It is this auto-default to the racism card that prevents a true and meaningful discussion about problems and solutions.

    I also found your response to Frank rather hypocritical given your responses.

  10. gregflynn

    August 8, 2012 at 12:49 pm

    Everybody loves personal responsibility, as long as someone else is personally responsible.

    Here’s one way I have taken personal responsibility. 22 years ago I invested in the start-up of a community bank to make small business and low-income loans in red-lined areas.

  11. david esmay

    August 8, 2012 at 12:50 pm

    There is plenty of self criticism in the black community and a lot adult black males working to give kids a different perspective on life. One of the biggest problems is that these kids don’t see how schools pertain to their everyday lives that center around just surviving day to day, or how it applies to their futures. It’s not just minority kids, but all kids on the lower socio-economic ladder. It’s hard to study when you get home and the lights have been cut off, your only real meal of the day is at school, and the obstacles you might be dealing with are not of your making and embarrassing to discuss. We can cherry pick and point to kids who did over come obstacles, but the vast majority slip through the cracks and are filling up our prisons. I find your responses patronizing and peppered with talking points from an ALEC lecture on education.

  12. Nonanon

    August 8, 2012 at 1:40 pm

    A study that raises more questions than answers isn’t really a study, is it?

    Could it be as simple as blacks and native americans, presumably this includes hispanics, are less prepared for an education because of their culture.

    Unless and until the attitude of blacks and hispanics changes, and the attitude of our entitlement society as a whole changes, nothing else will, at least not for the better.

  13. Stephen

    August 8, 2012 at 1:55 pm

    cmckinley: “the perilous shape of the family unit in black communities is where both the problem and solution lies”

    That’s your opinion, but it’s not a fact. care to cite some actual research? Or are you content to blather your ideology as if it’s more than just your opinion?

  14. cmckinley

    August 8, 2012 at 4:21 pm

    Since many of the posters here feel that as a “white guy” I should have no place in discussing this issue (unless of course I agree with their philosophy in lock step), I thought I would share this bit of information. This is from the National Black Church Group. Obviously it is a concern to them as they recognize the problem and have condemned the politics of white liberals who help make excuses that never address the real problem. In fact, it has been the neo-progressive liberals that have driven polices and agenda that have ultimately damaged African American communities.

    “The National Black Church Initiative (NBCI), a coalition of 34,000 churches, is committed to strengthening the African American family by repairing the damage created by unmarried parents, weak moral standards, and years of neglecting to address this truly pressing societal issue. The family unit is an essential component in the fabric of American life and the success of the Black community depends on the Church’s vigorous defense of the traditional family. Studies have shown that children thrive on the love and support of two parents – it is this basic fact that propels NBCI to take action to protect the family by safeguarding and promoting marriage between a man and a woman, educating African Americans on the importance of health and financial responsibility, involving therapy to repair at-risk relationships, preventing violence, and creating new standards for families nationwide. It is time to stand up for the family and create a better future for our children.”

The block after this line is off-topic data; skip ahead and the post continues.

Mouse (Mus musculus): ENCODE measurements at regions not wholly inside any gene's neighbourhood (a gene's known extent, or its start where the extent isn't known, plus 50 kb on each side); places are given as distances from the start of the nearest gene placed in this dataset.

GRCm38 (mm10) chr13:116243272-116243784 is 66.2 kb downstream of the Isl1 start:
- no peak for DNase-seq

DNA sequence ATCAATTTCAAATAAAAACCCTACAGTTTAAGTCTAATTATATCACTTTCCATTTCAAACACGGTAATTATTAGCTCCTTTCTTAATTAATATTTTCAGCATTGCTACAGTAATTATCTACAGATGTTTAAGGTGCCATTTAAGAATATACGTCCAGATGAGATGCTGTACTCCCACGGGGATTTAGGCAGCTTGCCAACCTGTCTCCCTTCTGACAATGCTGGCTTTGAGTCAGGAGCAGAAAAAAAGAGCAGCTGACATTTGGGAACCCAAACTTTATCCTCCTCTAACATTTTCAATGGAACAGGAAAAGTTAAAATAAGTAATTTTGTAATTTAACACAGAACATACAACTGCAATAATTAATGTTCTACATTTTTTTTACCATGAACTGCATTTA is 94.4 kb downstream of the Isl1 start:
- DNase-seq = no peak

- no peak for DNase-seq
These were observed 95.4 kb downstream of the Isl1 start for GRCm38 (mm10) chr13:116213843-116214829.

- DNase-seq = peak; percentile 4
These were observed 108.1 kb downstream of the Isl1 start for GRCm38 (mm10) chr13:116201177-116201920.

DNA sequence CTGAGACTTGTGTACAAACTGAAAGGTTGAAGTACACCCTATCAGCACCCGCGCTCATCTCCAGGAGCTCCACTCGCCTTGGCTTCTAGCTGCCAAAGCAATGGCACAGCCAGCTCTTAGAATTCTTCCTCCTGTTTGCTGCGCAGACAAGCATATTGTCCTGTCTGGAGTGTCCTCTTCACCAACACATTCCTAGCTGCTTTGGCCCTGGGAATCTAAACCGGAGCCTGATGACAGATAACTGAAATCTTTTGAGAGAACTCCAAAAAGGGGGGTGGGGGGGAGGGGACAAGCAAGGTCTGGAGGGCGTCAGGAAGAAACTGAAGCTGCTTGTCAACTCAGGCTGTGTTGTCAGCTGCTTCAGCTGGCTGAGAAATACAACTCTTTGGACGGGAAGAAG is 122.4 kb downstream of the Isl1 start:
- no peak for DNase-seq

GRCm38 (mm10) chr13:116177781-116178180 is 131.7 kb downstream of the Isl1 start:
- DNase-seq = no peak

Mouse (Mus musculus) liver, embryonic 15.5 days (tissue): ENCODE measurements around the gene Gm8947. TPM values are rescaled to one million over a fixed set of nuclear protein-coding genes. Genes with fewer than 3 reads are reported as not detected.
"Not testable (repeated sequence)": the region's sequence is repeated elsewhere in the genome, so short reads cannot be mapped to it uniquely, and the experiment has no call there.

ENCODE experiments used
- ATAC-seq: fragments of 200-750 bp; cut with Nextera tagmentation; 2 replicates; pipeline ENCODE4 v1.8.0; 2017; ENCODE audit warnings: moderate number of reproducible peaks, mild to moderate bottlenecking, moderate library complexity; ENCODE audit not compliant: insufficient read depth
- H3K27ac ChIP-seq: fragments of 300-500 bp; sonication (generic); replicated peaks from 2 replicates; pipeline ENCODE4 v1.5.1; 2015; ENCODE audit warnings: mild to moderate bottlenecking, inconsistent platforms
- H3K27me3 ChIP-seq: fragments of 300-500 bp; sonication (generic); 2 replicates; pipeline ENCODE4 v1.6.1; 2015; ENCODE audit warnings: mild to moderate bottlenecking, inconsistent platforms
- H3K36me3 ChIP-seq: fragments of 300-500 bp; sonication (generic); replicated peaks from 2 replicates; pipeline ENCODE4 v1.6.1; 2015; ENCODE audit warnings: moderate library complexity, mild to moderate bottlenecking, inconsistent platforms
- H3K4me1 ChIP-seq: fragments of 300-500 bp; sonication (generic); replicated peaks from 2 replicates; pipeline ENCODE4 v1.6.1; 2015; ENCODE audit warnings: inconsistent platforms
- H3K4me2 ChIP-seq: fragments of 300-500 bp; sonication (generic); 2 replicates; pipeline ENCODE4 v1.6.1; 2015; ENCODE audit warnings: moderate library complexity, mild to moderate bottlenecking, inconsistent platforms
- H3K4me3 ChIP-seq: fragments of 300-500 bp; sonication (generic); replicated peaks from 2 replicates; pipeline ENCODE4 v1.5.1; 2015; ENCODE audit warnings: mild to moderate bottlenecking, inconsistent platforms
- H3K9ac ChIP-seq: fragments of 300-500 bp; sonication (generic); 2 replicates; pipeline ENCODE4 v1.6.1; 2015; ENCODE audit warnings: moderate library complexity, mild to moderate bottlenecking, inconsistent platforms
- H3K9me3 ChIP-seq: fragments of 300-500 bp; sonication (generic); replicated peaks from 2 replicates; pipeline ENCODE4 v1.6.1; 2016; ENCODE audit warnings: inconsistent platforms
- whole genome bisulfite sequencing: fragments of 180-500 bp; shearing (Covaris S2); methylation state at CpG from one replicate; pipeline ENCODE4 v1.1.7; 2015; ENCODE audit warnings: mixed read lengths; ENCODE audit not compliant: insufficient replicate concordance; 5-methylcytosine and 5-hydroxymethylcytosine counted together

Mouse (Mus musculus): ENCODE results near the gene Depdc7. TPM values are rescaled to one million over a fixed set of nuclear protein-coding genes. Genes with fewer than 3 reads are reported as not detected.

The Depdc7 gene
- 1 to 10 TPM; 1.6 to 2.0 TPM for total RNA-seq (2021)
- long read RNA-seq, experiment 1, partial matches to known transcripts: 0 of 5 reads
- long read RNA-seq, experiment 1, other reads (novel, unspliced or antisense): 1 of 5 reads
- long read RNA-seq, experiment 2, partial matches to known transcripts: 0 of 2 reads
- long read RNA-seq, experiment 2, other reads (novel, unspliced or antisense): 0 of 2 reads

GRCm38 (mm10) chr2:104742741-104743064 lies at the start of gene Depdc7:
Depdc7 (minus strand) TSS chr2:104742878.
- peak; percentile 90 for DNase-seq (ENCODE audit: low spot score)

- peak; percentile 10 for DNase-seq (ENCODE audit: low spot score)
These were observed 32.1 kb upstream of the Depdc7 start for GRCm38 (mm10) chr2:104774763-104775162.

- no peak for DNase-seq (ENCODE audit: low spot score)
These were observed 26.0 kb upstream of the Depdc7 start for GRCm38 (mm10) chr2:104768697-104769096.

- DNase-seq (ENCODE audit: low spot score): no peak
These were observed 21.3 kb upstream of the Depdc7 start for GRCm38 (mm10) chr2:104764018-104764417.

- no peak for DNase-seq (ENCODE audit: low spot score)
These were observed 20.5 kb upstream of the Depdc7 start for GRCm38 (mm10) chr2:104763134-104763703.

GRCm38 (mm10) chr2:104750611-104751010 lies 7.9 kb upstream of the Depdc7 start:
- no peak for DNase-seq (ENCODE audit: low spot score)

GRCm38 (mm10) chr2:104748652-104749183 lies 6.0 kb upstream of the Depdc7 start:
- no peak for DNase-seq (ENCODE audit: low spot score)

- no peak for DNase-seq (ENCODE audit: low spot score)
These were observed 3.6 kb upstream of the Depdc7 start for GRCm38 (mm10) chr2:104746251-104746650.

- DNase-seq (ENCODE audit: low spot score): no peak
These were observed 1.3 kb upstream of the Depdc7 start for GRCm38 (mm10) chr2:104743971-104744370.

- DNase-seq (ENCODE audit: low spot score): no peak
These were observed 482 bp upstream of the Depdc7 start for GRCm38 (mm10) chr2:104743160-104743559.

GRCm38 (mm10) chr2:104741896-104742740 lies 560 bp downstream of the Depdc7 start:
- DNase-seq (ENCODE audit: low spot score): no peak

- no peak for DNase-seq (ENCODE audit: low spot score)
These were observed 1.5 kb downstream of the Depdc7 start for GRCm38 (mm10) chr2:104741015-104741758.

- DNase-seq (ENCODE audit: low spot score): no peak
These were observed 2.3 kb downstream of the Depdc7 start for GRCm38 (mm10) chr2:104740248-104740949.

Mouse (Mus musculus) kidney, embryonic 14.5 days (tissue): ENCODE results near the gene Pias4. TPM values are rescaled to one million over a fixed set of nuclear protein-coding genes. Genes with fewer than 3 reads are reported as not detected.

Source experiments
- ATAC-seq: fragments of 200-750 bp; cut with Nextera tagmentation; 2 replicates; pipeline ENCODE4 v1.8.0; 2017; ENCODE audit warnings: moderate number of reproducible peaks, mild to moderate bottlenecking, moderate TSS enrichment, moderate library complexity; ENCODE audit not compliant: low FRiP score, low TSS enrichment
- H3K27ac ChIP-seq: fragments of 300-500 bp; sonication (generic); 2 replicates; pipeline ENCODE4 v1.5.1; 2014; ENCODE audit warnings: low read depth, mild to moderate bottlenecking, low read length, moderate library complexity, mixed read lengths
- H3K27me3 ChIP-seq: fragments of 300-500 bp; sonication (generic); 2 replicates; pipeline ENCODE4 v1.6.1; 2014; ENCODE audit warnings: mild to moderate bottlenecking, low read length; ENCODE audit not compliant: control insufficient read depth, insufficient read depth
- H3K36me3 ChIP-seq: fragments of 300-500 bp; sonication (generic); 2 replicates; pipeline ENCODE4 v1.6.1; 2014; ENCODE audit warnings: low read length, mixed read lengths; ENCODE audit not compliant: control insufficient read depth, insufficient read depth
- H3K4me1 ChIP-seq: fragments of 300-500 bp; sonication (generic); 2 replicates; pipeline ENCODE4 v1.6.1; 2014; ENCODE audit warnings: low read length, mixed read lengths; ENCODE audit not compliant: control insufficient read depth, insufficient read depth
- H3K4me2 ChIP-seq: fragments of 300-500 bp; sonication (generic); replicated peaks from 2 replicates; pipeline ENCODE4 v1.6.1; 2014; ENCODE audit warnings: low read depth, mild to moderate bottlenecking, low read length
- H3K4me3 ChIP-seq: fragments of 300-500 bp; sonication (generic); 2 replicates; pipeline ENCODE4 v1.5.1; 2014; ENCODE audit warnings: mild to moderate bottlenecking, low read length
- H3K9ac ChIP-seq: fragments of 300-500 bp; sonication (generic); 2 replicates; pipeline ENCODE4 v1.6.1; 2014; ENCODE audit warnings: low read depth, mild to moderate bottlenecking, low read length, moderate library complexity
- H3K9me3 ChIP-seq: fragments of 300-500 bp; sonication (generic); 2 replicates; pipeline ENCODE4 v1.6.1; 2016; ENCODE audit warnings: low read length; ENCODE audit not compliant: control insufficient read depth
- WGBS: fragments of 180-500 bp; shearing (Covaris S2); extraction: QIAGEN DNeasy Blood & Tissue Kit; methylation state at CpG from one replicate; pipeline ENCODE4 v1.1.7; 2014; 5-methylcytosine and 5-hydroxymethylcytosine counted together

My last post on this subject since I think we have pushed this thing back and forth with little real discussion of the need to find a solution to what is a real problem. For those who require some form of proof in reserach, may I suggest you Google the matter and you will find both governmental and well respected, independent research material on the subject. Enjoyed the banter. Have a great day :)

  15. Frank Burns

    August 8, 2012 at 4:36 pm

    Since we get no suggestions from the left other than criticize others, I would like to make a modest suggestion. In my opinion we need to bring back corporal punishment and discipline in the classroom beginning in Jr High. We’ve gotten too lax and coddle kids who disrespect the teachers. If this doesn’t work with selected students, they would be removed and enrolled in a military school with extreme discipline.

  16. gregflynn

    August 8, 2012 at 4:54 pm

    Marriage counselor Father Guido McKinley confuses correlation with causation. Recent research suggests the opposite of his claim. The study reveals that wealth accumulation is a determining factor for first marriage: Lack of Material Wealth Influences Whether You Get Married

    The results show that the wealth gap between blacks and whites in the U.S. is contributing to the growing marriage gap even more so than differences in income.

    According to Schneider’s analysis, about 30 percent of the racial marriage gap can be explained by wealth, while income, employment, and public benefits explains about 20 percent. The wealth effect also explains more than half of the gap in marriage rates between those with people who did not finish high school and those with college degrees.